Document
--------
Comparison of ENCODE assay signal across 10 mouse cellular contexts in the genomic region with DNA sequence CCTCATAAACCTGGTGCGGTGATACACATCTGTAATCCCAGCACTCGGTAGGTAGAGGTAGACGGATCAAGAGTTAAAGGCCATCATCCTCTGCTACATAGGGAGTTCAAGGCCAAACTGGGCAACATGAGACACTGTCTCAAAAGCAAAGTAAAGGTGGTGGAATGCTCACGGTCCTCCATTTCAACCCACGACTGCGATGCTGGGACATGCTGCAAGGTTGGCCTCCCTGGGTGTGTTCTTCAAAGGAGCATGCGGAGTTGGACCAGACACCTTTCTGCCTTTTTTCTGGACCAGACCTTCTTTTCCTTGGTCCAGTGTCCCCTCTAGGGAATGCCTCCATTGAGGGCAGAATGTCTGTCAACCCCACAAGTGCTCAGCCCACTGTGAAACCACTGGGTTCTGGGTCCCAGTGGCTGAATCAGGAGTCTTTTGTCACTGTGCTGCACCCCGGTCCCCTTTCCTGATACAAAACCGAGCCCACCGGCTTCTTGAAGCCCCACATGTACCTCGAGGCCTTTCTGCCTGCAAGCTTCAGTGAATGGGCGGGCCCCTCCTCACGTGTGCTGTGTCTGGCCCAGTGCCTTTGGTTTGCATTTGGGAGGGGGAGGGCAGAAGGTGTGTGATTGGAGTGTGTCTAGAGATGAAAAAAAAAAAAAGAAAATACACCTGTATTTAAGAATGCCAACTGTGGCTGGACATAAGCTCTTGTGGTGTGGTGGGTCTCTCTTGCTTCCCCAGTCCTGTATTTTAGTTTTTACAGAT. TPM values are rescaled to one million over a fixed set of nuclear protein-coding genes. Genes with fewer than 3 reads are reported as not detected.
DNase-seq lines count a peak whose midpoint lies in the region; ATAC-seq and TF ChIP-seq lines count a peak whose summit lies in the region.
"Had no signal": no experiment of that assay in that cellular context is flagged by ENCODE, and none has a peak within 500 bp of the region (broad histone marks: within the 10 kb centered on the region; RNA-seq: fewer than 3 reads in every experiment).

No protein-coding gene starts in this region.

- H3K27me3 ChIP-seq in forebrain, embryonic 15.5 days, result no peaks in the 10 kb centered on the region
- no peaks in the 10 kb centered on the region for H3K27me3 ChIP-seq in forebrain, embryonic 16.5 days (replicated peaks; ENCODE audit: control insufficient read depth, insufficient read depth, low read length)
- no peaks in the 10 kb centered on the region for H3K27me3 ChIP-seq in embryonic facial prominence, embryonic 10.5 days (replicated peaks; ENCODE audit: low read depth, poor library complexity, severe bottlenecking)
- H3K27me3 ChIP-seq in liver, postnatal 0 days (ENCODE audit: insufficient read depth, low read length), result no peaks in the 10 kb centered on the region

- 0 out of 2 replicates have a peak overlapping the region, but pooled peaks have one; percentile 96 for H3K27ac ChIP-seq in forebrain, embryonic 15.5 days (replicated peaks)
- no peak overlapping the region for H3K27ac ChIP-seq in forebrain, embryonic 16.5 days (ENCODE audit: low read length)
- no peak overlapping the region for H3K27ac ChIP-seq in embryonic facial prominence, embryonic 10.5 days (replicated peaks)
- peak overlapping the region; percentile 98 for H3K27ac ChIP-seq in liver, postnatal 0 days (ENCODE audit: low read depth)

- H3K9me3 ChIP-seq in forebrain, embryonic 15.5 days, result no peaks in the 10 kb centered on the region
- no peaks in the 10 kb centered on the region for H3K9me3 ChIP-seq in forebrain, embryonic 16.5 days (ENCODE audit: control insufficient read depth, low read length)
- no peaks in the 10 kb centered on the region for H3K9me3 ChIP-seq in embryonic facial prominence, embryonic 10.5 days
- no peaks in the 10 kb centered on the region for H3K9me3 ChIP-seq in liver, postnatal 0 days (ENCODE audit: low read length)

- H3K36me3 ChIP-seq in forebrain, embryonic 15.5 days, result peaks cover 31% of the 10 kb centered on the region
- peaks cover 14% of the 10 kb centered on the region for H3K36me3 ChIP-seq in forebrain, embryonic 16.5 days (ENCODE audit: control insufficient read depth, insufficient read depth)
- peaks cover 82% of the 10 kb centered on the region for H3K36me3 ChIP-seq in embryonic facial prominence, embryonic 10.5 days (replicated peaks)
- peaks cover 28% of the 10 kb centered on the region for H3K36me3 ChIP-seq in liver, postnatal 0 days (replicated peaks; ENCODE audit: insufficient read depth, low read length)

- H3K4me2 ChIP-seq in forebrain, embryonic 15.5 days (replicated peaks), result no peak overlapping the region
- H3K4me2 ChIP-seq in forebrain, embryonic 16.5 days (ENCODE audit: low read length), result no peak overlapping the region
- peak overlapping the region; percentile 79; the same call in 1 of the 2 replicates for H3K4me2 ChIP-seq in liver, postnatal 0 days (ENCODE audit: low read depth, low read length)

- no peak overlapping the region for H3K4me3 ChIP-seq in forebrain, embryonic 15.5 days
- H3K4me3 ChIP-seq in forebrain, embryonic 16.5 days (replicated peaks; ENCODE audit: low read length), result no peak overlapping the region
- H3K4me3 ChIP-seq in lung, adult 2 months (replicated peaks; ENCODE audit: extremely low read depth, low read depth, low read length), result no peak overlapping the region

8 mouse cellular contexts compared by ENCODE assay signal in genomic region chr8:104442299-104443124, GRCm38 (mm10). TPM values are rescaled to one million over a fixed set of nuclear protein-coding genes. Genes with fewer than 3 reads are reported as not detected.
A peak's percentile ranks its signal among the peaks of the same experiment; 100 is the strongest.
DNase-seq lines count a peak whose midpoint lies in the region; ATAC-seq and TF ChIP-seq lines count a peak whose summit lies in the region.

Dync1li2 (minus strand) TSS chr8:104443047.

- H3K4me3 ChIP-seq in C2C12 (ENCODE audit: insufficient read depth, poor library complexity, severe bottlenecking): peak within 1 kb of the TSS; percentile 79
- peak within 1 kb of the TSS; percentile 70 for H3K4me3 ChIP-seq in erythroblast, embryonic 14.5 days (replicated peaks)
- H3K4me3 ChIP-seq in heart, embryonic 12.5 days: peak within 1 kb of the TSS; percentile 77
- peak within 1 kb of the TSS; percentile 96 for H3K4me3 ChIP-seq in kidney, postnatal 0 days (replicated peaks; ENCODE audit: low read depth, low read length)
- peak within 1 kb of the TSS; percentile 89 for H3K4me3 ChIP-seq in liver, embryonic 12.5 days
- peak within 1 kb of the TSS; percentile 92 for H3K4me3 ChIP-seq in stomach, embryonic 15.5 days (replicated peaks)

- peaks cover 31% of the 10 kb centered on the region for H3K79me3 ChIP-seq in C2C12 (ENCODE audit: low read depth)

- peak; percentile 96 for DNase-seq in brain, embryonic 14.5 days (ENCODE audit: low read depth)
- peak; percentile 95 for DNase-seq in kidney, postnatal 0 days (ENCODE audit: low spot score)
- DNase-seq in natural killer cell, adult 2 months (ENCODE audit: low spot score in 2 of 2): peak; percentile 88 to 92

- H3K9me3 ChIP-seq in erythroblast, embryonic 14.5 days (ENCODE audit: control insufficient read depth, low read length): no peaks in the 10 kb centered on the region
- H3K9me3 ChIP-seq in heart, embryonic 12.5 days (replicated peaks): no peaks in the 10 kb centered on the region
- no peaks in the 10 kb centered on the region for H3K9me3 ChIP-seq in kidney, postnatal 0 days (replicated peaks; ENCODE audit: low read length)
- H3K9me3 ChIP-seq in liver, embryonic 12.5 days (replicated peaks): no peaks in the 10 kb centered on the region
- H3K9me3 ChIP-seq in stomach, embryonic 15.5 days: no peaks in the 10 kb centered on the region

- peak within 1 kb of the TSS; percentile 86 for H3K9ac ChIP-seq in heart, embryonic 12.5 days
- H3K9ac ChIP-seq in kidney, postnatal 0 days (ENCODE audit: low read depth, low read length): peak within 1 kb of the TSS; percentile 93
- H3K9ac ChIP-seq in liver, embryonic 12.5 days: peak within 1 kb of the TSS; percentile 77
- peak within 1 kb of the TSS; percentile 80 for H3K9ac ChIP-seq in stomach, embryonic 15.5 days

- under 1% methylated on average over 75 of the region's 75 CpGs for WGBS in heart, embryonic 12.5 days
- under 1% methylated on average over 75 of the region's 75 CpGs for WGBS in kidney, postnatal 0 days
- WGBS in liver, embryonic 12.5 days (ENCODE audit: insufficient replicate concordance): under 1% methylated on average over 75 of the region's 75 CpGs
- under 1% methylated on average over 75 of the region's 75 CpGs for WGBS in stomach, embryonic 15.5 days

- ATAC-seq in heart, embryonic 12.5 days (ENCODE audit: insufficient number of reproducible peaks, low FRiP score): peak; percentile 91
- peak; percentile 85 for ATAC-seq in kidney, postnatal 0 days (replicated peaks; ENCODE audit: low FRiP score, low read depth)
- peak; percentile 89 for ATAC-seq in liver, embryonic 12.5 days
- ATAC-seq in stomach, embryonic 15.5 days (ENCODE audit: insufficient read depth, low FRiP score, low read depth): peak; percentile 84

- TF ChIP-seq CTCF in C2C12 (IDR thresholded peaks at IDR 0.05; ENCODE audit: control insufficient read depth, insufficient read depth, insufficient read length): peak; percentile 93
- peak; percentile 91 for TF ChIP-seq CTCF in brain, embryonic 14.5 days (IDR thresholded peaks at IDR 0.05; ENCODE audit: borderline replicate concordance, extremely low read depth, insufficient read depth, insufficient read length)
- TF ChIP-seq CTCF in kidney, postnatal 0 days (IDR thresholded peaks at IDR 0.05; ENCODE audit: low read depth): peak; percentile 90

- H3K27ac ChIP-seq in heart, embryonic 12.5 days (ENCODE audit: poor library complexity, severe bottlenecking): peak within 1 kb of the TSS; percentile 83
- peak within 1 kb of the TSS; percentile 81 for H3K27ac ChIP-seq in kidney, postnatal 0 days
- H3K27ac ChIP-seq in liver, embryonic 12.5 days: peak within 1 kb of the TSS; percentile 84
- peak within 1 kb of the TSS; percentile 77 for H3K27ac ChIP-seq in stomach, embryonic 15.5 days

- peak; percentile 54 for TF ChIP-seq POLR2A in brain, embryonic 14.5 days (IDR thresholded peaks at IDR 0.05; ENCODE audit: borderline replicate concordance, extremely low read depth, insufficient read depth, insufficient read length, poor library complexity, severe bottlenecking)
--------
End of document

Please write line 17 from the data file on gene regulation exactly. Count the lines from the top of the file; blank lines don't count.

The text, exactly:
- H3K36me3 ChIP-seq in forebrain, embryonic 15.5 days, result peaks cover 31% of the 10 kb centered on the region